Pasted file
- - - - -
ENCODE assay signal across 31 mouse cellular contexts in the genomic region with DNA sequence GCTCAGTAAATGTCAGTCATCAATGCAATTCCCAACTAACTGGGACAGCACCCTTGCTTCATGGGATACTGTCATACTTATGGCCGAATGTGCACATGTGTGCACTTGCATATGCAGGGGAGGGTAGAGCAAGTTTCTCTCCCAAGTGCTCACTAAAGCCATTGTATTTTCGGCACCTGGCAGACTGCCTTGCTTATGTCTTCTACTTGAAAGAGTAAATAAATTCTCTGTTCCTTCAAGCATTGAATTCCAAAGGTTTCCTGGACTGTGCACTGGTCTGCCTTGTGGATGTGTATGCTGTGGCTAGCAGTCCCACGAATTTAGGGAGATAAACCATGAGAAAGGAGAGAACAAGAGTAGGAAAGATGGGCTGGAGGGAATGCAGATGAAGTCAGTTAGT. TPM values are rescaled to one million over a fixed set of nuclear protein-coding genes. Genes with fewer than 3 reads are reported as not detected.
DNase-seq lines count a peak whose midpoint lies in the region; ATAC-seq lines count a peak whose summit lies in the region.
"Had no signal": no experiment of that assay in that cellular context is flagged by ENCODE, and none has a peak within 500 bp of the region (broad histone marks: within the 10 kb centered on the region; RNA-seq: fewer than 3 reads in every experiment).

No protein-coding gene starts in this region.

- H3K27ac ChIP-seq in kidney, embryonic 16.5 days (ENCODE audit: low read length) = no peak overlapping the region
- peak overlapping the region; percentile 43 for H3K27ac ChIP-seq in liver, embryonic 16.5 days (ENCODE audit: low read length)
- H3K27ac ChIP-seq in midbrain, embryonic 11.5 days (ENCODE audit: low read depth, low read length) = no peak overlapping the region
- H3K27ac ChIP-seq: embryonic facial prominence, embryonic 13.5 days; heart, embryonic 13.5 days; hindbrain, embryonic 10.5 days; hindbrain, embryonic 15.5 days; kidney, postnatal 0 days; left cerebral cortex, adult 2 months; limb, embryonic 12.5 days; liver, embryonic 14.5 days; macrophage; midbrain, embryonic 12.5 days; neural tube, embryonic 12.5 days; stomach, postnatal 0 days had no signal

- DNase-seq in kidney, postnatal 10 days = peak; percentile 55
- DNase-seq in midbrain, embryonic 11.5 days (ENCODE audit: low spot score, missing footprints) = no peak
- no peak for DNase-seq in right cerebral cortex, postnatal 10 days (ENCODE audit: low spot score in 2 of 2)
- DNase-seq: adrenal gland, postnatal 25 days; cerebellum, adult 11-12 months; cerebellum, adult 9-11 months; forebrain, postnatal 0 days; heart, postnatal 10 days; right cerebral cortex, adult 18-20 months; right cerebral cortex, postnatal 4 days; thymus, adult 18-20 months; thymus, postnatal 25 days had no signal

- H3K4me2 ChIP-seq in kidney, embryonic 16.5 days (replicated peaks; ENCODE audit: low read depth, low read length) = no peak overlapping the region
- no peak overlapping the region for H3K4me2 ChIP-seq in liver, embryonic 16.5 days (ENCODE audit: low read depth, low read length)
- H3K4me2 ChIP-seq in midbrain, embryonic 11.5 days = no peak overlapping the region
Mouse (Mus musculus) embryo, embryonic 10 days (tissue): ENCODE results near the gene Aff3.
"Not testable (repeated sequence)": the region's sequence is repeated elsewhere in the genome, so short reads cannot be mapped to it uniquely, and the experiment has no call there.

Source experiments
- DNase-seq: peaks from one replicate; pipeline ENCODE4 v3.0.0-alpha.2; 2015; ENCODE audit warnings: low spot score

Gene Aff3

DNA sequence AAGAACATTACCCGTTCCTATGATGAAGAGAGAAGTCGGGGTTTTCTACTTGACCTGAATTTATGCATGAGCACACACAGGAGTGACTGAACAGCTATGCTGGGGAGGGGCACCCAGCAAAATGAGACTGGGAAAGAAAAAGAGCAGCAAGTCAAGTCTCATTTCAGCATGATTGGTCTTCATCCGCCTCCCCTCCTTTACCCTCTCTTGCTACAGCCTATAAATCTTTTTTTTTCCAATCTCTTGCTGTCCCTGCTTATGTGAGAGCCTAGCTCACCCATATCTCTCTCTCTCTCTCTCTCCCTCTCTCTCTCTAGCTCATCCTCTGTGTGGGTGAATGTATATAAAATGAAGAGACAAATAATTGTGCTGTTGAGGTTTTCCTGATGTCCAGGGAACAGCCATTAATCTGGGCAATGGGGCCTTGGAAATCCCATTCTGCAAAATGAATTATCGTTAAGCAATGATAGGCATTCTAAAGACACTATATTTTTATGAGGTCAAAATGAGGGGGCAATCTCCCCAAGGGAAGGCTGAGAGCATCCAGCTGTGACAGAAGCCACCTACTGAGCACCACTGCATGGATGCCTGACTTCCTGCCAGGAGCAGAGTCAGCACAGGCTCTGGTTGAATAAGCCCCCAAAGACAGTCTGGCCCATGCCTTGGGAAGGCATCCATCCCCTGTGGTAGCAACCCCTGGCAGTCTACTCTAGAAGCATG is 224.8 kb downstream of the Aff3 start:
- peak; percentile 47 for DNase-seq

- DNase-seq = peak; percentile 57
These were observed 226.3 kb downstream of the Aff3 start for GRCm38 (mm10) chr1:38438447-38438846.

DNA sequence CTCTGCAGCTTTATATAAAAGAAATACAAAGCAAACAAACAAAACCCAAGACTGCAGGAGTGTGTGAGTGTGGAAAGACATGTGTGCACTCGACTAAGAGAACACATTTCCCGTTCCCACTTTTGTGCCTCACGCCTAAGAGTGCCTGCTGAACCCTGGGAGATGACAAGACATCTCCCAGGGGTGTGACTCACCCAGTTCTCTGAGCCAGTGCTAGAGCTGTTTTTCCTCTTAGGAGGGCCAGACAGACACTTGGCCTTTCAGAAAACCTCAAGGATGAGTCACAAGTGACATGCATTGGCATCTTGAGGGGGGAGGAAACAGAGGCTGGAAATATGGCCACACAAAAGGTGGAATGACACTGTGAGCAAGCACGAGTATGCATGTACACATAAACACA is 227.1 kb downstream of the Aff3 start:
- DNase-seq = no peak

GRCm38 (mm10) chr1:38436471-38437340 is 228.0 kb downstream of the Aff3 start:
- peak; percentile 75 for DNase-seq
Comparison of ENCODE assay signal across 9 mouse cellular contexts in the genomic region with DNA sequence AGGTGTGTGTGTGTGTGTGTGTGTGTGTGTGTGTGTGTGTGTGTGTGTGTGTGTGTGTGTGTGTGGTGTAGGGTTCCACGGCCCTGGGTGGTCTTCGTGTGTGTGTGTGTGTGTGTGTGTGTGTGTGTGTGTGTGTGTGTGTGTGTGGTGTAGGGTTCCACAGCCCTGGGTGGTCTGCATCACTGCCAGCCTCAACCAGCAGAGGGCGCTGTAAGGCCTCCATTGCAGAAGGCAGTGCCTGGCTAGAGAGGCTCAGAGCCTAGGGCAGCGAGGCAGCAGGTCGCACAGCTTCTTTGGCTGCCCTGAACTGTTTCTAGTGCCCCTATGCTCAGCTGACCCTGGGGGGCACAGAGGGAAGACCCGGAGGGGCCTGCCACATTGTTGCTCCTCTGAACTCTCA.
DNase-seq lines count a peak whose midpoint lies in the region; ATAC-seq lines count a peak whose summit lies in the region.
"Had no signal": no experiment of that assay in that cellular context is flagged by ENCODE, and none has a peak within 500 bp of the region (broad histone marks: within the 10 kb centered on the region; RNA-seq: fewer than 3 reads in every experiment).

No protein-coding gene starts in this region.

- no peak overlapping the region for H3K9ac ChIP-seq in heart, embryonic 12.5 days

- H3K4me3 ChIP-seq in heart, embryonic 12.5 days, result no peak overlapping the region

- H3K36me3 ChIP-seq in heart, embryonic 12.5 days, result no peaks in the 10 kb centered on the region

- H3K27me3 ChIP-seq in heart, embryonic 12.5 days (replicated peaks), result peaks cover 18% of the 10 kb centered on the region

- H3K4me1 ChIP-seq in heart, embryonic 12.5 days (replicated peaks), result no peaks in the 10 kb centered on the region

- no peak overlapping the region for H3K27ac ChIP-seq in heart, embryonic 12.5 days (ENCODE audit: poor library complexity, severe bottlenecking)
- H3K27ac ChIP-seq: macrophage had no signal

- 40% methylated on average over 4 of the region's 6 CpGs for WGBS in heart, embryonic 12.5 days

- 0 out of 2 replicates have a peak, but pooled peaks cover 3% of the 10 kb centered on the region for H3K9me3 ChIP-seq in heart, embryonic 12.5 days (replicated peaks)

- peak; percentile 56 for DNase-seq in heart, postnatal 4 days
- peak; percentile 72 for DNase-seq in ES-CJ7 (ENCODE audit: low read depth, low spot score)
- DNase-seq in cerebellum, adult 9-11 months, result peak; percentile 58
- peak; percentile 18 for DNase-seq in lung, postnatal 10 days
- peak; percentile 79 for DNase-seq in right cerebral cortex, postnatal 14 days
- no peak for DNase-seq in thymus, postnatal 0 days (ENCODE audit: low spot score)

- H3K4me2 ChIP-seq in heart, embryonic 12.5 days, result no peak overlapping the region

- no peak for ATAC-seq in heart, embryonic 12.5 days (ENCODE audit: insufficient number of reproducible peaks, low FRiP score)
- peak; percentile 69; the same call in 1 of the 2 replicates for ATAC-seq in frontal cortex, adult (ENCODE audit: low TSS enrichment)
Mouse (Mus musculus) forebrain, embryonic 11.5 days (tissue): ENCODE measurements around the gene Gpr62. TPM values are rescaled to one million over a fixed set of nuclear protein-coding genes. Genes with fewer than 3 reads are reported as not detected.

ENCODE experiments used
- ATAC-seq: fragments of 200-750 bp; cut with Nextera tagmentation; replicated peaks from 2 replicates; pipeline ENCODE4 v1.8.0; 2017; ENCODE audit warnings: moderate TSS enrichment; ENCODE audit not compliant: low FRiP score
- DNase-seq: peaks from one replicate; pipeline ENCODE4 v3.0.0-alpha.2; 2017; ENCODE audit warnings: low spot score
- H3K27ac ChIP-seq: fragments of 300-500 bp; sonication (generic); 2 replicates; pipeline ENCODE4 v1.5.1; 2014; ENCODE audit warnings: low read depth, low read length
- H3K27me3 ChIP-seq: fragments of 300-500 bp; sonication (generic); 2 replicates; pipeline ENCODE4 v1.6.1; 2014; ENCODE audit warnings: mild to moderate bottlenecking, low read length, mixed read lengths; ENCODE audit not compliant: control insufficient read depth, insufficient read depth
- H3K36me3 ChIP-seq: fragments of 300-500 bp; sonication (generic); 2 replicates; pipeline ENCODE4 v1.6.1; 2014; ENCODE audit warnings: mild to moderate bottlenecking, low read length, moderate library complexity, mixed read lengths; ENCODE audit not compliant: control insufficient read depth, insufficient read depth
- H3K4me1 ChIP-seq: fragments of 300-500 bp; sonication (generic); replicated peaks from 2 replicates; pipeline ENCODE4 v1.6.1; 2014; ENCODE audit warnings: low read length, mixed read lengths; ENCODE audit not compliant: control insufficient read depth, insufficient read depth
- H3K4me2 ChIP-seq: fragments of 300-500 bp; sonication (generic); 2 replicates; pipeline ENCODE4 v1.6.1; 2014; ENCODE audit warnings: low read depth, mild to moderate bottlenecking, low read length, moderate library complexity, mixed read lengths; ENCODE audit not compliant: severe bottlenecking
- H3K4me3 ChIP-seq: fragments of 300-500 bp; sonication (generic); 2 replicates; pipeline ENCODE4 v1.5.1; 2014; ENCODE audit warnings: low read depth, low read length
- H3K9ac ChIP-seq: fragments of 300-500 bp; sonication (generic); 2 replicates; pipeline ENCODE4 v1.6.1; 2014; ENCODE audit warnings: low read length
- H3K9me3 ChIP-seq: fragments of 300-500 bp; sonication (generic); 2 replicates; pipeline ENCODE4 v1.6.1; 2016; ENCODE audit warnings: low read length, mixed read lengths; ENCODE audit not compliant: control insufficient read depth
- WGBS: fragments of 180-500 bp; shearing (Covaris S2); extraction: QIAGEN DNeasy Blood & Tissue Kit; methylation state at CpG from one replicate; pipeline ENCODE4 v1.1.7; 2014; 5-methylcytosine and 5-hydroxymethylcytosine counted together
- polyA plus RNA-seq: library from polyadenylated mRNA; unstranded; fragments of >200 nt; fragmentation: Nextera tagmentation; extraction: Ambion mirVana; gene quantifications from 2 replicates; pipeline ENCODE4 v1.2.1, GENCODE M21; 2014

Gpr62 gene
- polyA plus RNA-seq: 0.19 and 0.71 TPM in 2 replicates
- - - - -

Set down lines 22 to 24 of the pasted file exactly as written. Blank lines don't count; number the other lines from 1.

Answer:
- peak; percentile 47 for DNase-seq

- DNase-seq = peak; percentile 57
These were observed 226.3 kb downstream of the Aff3 start for GRCm38 (mm10) chr1:38438447-38438846.